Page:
THE coronavirus pandemic has certainly had a significant effect on high streets up and down the country, with vacant units and to let signs appearing at a pace, but it appears that Winchester has bucked the trend.

The latest BRC-LDC shop vacancy monitor has revealed that the vacancy rate across the UK increased to 14.1 per cent in the quarter to the end of March 2021, from 13.7 per cent in the last three months of 2020.

But Winchester has fared much better, according to Winchester BID’s latest Barometer Report the city centre vacancy rate is falling; from 11.2 per cent at the start of 2021 to 10 per cent in April with the prospect of further reductions this year and in 2022.

And in February, Winchester was named as one of Britain’s leading shopping locations. The city ranked as the UK's 34th best performing, in a list of 1,000 retail centres compiled by strategic retail property consultancy, Harper Dennis Hobbs (HDH). It climbed 27 places compared to last year’s rankings.

Sadly, the high street has lost Debenhams, Laura Ashley and Edinburgh Woollen Mill, however other shops and hospitality venues have survived, but what has been done to help these shops stay open?

Throughout the pandemic Winchester City Council has paid out £44.8 million of Government grants to local businesses of various kinds and a further £1.4 million in Discretionary Grant Funding which has allowed shops to remain open.

The authority has also said that it has distributed £3.6 million in additional restriction grants and allocated a further £1.3million for grants to support businesses severely impacted by Covid restrictions.

As previously reported, high street business Pet Pantry benefitted from the council’s Additional Restrictions Grant. When many shops and businesses closed across the city centre footfall fell dramatically and takings at the Pet Pantry were down by 75 per cent.

Speaking to the Chronicle previously, Lynn Connell, owner of the family-run business, said: “Prior to Covid 30 per cent of our takings were from people working in local offices, 50 per cent were from visitors and tourists and 20 per cent from local residents.

“With no footfall to the city our income dramatically reduced. The grant we received from the council has been crucial to our survival as it has helped us to cover our rent during this difficult time.”

A city council spokesperson said: “Supporting our local businesses continues to a be a priority, and residents have gone above and beyond to shop local during the pandemic. Our strong independent businesses in both retail and food and drink, have been flexible and agile in changing how they reach their customers; rapidly developing or enhancing their online 'shop', offering delivery services, looking for new or different products.

“This has been supported by our ‘Love Local Shop Local’ campaign to encourage residents to use their local high street businesses. Our accessible and open-air high streets also mean they have been able to accommodate the social distancing requirements to enable business to trade.

“As a council we have used funding from Enterprise M3 LEP’s ‘Supporting High Street Fund’ to make the high street Covid-19 secure for workers and shoppers with increased awareness around social distancing. Additional funding from ERDF ‘Reopening High Street Safely Fund’ helped businesses get back to business, from online digital masterclasses to Covid Ambassadors on the high street to provide support and advice as restrictions were lifted. The success is a testament to entrepreneurial spirit found on the high street, and across Winchester district.”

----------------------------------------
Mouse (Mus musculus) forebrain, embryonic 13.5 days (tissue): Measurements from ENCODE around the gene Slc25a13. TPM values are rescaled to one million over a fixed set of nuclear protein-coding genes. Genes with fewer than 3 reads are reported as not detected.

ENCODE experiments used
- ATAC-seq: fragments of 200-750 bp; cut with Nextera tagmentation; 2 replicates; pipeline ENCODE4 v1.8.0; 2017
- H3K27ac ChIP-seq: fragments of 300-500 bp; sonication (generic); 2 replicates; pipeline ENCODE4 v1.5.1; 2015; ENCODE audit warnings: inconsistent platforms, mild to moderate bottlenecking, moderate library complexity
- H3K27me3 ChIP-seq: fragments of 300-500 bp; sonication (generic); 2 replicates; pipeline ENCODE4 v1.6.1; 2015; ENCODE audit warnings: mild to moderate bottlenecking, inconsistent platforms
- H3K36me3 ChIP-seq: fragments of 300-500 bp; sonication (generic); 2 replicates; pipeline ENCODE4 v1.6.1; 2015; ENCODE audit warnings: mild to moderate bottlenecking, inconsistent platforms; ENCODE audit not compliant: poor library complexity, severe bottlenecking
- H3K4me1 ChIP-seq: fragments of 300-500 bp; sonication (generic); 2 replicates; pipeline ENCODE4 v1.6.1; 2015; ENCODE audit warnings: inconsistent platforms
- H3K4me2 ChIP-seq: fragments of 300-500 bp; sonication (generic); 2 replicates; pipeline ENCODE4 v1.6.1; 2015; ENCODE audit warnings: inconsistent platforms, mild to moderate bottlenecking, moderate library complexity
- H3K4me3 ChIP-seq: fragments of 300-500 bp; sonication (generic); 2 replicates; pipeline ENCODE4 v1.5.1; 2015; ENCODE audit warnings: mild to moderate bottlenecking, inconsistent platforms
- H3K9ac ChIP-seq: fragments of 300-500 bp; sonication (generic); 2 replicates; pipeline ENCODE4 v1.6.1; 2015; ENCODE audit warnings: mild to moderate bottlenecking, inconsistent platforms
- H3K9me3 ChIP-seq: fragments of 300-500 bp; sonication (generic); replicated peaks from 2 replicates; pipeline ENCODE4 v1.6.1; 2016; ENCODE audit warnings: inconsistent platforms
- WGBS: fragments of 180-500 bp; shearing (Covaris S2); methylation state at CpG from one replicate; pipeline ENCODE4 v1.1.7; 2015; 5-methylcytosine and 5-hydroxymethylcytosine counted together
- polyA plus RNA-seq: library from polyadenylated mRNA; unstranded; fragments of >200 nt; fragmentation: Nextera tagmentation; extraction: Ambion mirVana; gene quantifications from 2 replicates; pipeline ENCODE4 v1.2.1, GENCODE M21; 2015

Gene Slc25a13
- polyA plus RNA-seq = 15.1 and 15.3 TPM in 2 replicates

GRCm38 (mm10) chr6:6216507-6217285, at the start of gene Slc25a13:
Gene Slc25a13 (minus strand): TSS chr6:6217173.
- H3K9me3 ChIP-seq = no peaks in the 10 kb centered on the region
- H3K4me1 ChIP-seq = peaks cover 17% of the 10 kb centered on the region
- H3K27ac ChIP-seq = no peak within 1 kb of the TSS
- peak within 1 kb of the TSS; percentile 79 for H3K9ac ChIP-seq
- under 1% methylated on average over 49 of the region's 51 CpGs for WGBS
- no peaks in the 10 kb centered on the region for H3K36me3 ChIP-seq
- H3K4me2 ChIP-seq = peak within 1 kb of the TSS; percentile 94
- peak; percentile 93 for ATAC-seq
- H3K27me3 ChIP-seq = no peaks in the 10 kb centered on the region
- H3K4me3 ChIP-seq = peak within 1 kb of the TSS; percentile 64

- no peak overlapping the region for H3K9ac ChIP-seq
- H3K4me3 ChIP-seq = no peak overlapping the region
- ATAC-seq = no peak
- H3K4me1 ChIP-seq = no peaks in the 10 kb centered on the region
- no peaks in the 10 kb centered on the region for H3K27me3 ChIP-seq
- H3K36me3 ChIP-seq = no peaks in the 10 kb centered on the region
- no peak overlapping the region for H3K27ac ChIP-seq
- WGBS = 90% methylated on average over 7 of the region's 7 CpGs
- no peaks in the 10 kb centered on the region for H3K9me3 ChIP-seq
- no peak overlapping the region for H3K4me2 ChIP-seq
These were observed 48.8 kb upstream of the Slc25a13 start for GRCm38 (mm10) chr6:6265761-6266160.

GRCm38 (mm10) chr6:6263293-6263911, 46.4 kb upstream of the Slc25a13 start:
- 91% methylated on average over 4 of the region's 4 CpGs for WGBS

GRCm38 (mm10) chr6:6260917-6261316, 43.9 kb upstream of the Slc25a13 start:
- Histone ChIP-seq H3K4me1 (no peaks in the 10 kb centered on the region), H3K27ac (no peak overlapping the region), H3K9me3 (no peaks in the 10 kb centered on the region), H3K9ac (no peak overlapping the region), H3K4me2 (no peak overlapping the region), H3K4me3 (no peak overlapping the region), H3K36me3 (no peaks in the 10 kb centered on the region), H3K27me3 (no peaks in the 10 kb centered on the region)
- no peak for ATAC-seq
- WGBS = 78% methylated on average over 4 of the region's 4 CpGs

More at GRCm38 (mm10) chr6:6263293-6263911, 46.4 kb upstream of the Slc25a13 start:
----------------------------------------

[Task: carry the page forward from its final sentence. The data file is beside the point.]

The district has also realised that it is not just about physical shops, but looking how independent shops and businesses, which are ever are popular in Winchester, can survive online.

The city council has launched a ‘virtual high street’ and is urging firms to register for online shopping and ordering platform, which will provide further opportunities to promote their services and sell products to local customers from the comfort of their own home.

The council and ShopAppy is offering free membership to all businesses and community organisations in the district for the first 12 months.

The platform allows customers to browse virtual shop windows, book appointments and events as well as order products from local stores using a delivery or ‘click and collect’ service.

Cllr Martin Tod, cabinet member for economic recovery, said: “More and more people want to shop locally online as well as offline – and we strongly support that. To that end, we’re offering ShopAppy free to businesses and community organisations across the district for the next 12 months. It’s just one part of the council’s plans to help local businesses recover, innovate and thrive in a post Covid-19 world.”

As the country comes out of lockdown, the city has seen footfall increase with customers keen to come back and use those businesses which have survived. Winchester BID has reported that in June the city centre footfall was up 73 per cent year-on-year and four per cent since May.

Winchester BID executive director, Dr Paul Spencer said: “Our latest Business Barometer Survey for Winchester shows that trading prospects have improved significantly since the start of the year, and annual sales across all sectors are now expected to rise. Online sales are still rising so the proportion of digital revenues are much higher than before the pandemic, however footfall in the city centre is increasing and the commercial property vacancy rate is beginning to fall.”

Dr Spencer added: “Winchester is a popular location and now that restrictions are easing it is attracting investment and new businesses are opening. The city has a varied mix of businesses as well as a strong and resilient independent business community which contributes to the character and success of Winchester as a great place to live, work and visit.”